(translated from the French by Jonathan Kneight),
Profile Books, 2002, x+150pp, ISBN 1 86197 455 8, £6.99
The hillwalker's first thoughts on seeing a fence looming ahead is to wonder if it will be topped with barbed wire. If not it is usually easily surmounted, but otherwise out come the old fertiliser bags carried especially for this purpose. Judicious use thereof is usually enough to facilitate an injury-free passage. No doubt male walkers have more to lose from a careless crossing - but if, as the latest glossy mags suggest, the hills are now peopled largely by glamorous fashion-conscious bunny girls then the thought of ripping one's designer-label trousers may be just as dreadful as that of damaging vital body parts.
As old age brings diminished agility we find such obstacles more of a problem and so were very interested to read a book on the history of the horrible stuff - which, it tells us, was invented in 1874 as a way of fencing the prairies.
Razac concentrates on three particular applications of barbed wire. Its use in concentration camps is well known, a horror reiterated here. One has read this so many times that perhaps it loses some of its power to shock. But tellingly this English translation (from the French published in 2000) includes, along with the faces looking out from Auschwitz, a photograph taken on 6 February 2002 at Guantanamo Bay.
Equally horrifying are the scenes from the trenches, this time describing the use of barbed wire to delimit no man's land and putting a new emphasis on the futility of war and its impact on the ordinary soldier.
But it is the original function of the wire as a means of claiming and confirming land ownership which will have the greatest resonance with today's hillwalkers. The Homestead Act of 1862 gave any American citizen the right to own 160 acres of land so long as it was cultivated. In theory this right extended to the American Indians, but cultivation was entirely alien to their culture and the fencing of the land prevented access to their traditional hunting grounds. It was mainly this, rather than the battles of the traditional movie, which drove the Indians westwards and eventually destroyed their way of life completely.
This must surely invoke the sympathy of those of us who find alien the concept of rights of way as corridors through the wide empty spaces of the hills, fenced off by barbed wire or by some unwritten rambler's code of conduct.
The second half of Barbed Wire: A History to some extent repeats the thoughts invoked by the scenarios in the first half. Barbed wire is used for both inclusion and exclusion. Those controlling the wire create a space in which they and their friends and allies are included. The prisoner is excluded from society and from a normal existence. The author makes no attempt to discuss the question of when such exclusion might be justified either to punish the prisoner or to protect society, a dilemma highlighted by the inclusion of the Guantanamo picture.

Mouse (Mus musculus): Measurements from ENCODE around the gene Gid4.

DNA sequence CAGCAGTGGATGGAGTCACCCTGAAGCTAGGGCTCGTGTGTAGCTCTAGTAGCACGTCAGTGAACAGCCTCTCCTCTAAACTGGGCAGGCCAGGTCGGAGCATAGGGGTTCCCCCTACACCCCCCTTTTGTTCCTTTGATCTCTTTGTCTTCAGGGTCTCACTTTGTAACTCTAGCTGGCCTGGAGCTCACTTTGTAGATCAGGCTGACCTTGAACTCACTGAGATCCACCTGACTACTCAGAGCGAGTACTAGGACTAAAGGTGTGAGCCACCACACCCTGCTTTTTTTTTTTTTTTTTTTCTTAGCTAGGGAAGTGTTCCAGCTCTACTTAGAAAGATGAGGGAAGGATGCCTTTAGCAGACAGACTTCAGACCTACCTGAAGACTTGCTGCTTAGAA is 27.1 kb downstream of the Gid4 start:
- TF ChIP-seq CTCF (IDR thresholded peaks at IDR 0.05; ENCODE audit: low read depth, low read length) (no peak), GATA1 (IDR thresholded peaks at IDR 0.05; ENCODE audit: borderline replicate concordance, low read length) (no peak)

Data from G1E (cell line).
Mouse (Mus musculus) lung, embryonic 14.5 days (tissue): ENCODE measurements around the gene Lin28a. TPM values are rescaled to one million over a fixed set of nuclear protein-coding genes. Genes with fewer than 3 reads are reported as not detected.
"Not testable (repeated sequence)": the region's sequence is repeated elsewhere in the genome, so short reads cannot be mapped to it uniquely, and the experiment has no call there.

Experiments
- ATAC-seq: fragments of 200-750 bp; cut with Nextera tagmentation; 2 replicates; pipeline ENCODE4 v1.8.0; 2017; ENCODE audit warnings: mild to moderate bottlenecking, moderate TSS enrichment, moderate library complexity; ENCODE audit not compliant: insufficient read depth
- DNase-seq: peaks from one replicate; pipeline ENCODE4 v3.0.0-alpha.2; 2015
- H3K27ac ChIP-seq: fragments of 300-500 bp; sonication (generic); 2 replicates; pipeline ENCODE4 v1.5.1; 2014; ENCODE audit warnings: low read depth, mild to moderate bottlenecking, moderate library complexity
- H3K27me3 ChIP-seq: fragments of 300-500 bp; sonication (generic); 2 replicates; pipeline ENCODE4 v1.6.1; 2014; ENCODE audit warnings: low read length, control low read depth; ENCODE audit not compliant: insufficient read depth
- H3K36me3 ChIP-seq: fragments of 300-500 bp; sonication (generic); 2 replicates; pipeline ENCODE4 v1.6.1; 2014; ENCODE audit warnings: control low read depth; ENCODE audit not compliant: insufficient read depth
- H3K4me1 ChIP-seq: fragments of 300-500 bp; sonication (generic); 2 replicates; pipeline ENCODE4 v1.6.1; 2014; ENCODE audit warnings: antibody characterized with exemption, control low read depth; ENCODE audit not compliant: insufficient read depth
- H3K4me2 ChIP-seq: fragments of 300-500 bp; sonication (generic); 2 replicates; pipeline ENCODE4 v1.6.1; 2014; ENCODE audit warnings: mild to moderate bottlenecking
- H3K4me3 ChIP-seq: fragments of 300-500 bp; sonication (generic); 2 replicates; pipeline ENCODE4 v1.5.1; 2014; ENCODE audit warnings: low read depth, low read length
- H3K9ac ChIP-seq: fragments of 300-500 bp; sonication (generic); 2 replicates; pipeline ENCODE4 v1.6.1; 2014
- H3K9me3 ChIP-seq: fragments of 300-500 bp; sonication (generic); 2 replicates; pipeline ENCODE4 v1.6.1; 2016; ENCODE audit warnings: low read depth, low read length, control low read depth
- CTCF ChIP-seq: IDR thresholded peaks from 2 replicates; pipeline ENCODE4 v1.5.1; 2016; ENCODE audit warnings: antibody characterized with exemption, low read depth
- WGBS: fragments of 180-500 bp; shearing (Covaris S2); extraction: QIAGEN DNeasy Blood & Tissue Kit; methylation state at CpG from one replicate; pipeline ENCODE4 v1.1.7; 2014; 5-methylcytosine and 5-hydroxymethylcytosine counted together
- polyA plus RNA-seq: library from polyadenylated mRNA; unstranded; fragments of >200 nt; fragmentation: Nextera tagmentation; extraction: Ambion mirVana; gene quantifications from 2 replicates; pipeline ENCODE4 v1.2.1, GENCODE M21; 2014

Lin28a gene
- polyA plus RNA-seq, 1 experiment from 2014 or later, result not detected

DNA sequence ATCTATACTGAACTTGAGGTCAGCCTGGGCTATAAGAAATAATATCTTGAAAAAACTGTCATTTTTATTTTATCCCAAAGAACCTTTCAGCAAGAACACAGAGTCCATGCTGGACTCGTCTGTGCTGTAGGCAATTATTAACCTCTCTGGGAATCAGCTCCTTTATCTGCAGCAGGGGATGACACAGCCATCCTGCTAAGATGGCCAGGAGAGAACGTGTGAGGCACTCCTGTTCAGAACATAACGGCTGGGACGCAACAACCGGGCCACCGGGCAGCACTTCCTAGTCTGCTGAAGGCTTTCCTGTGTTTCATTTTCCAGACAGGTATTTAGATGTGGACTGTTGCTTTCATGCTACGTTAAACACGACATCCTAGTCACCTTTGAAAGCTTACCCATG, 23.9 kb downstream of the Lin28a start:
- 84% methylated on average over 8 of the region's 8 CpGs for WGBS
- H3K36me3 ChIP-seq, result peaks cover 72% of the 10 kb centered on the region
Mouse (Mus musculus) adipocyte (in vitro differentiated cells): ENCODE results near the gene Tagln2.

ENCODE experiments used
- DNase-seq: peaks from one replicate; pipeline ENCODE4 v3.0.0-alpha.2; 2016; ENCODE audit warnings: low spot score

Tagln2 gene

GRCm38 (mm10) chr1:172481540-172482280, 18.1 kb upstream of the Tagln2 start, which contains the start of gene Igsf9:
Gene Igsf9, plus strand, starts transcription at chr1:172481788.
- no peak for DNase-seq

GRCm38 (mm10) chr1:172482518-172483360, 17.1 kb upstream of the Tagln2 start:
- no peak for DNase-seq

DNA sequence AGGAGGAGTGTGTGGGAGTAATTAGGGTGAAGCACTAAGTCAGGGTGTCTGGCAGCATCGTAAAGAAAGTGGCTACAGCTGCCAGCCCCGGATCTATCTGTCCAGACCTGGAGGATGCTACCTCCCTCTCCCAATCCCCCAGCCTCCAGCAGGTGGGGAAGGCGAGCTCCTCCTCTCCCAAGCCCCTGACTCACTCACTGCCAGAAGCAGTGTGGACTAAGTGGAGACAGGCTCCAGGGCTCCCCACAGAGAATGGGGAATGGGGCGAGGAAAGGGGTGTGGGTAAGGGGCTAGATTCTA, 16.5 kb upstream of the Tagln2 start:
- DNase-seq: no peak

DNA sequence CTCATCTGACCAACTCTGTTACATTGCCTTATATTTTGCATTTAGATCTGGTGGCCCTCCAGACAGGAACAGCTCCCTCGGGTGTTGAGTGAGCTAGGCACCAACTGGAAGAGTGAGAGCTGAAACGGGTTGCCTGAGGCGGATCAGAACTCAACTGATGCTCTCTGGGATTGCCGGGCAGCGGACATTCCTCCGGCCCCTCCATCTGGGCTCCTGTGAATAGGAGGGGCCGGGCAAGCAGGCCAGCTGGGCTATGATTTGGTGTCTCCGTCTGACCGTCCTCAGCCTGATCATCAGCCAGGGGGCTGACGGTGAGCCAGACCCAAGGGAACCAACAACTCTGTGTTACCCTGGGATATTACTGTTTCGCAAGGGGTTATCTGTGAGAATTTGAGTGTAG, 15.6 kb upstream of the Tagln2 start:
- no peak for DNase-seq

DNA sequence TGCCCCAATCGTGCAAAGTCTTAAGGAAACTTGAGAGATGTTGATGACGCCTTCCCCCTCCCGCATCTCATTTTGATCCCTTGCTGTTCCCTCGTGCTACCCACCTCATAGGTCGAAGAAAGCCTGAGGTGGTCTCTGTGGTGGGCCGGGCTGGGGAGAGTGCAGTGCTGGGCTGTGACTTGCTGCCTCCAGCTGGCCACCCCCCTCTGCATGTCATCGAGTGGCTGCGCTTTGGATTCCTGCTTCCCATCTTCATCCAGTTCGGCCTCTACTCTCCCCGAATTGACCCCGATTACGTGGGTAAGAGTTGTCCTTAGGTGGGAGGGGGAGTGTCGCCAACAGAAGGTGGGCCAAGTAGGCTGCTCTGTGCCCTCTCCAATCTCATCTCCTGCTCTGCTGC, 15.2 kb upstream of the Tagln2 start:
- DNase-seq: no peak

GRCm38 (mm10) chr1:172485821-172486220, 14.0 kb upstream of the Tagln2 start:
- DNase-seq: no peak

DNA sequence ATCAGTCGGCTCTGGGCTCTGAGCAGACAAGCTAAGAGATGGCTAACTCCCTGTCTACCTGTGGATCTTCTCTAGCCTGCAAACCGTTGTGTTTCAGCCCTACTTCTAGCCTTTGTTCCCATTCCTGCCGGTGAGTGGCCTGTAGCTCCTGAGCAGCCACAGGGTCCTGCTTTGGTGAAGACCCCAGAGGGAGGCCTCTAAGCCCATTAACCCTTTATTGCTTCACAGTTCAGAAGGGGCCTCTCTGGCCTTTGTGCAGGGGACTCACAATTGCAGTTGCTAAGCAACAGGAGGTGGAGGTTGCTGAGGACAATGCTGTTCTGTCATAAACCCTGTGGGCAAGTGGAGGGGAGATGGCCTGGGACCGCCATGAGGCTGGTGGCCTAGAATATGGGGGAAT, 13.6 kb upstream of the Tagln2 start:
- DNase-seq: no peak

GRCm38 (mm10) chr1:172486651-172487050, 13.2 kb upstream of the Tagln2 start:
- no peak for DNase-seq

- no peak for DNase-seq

As Razac points out, barbed wire without surveillance is easily penetrated. There are few hills in Britain from which the determined walker is excluded. Where fertiliser sacks fail then wire cutters can be employed. In other countries exclusion may be more rigorous. There are many mountain summits around the world crowned with closely guarded military installations. There are places where the landowner may shoot unwanted visitors and where PRIVATE notices are more than just dissuasion to the more timid walker. Mount Whitney, highest summit in the contiguous USA, is one of many places where access is rationed and by permit only. In areas that are well patrolled or surveyed electronically the need for wire disappears.
The conclusion of this thought-provoking book is rather disappointing, as Razac relapses into orthodox socialist rhetoric suggesting that the main reason for exclusion might be economic inability to contribute to the consumer society. Perhaps the book was written a few years too early, because it does not look beyond the use of CCTV cameras to eliminate the great unwashed and unwanted from shopping malls and exclusive housing estates. It fails to mention the much greater threat from the GPS transmitter which may soon be fitted in every car, not only able to detect speeding transgressions but also capable of noting how long you have been parked suspiciously close to that private hill.
The technology exists to implant a microchip in us all and to record our every movement from birth to death. Some parents are already seeking to do this to their children, ostensibly to protect their cotton-wool kids from abduction.
The issues addressed in this book are just as topical today as in the 19th century wild west and it should be read by everyone who values their freedom to break through barriers, barbed or otherwise.
TAC 56 Index